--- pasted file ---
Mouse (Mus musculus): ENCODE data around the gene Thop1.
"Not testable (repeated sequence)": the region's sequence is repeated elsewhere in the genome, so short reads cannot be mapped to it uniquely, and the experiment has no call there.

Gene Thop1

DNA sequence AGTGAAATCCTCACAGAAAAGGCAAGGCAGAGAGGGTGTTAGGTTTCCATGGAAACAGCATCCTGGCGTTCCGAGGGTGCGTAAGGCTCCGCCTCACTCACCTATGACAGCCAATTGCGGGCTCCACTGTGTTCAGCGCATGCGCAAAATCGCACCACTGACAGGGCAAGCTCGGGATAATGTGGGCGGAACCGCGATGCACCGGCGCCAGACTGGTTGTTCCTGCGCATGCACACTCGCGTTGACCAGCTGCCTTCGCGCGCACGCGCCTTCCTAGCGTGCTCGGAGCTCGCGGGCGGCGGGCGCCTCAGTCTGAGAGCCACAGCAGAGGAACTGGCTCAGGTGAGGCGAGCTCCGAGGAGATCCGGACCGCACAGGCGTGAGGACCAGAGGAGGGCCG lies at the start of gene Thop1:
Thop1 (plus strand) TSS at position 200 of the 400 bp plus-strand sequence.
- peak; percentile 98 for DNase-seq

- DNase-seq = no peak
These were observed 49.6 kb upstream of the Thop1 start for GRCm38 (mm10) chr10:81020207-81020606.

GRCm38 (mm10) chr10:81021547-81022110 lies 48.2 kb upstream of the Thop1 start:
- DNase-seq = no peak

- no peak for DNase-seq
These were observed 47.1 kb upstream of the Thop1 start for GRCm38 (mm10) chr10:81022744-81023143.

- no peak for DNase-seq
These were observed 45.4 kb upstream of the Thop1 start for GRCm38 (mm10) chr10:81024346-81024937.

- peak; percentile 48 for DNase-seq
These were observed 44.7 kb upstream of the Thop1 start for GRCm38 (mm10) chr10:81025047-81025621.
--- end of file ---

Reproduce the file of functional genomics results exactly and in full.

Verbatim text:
Mouse (Mus musculus): ENCODE data around the gene Thop1.
"Not testable (repeated sequence)": the region's sequence is repeated elsewhere in the genome, so short reads cannot be mapped to it uniquely, and the experiment has no call there.

Gene Thop1

DNA sequence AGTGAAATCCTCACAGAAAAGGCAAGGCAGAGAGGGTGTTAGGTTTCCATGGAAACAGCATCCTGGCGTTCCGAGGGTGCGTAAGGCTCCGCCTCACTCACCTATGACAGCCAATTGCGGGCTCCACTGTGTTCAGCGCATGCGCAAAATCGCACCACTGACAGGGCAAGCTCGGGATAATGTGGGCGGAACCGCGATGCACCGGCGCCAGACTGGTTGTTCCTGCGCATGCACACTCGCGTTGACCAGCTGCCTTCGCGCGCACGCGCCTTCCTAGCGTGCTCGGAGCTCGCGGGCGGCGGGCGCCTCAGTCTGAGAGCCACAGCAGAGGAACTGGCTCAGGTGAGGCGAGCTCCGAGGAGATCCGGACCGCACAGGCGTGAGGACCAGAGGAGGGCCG lies at the start of gene Thop1:
Thop1 (plus strand) TSS at position 200 of the 400 bp plus-strand sequence.
- peak; percentile 98 for DNase-seq

- DNase-seq = no peak
These were observed 49.6 kb upstream of the Thop1 start for GRCm38 (mm10) chr10:81020207-81020606.

GRCm38 (mm10) chr10:81021547-81022110 lies 48.2 kb upstream of the Thop1 start:
- DNase-seq = no peak

- no peak for DNase-seq
These were observed 47.1 kb upstream of the Thop1 start for GRCm38 (mm10) chr10:81022744-81023143.

- no peak for DNase-seq
These were observed 45.4 kb upstream of the Thop1 start for GRCm38 (mm10) chr10:81024346-81024937.

- peak; percentile 48 for DNase-seq
These were observed 44.7 kb upstream of the Thop1 start for GRCm38 (mm10) chr10:81025047-81025621.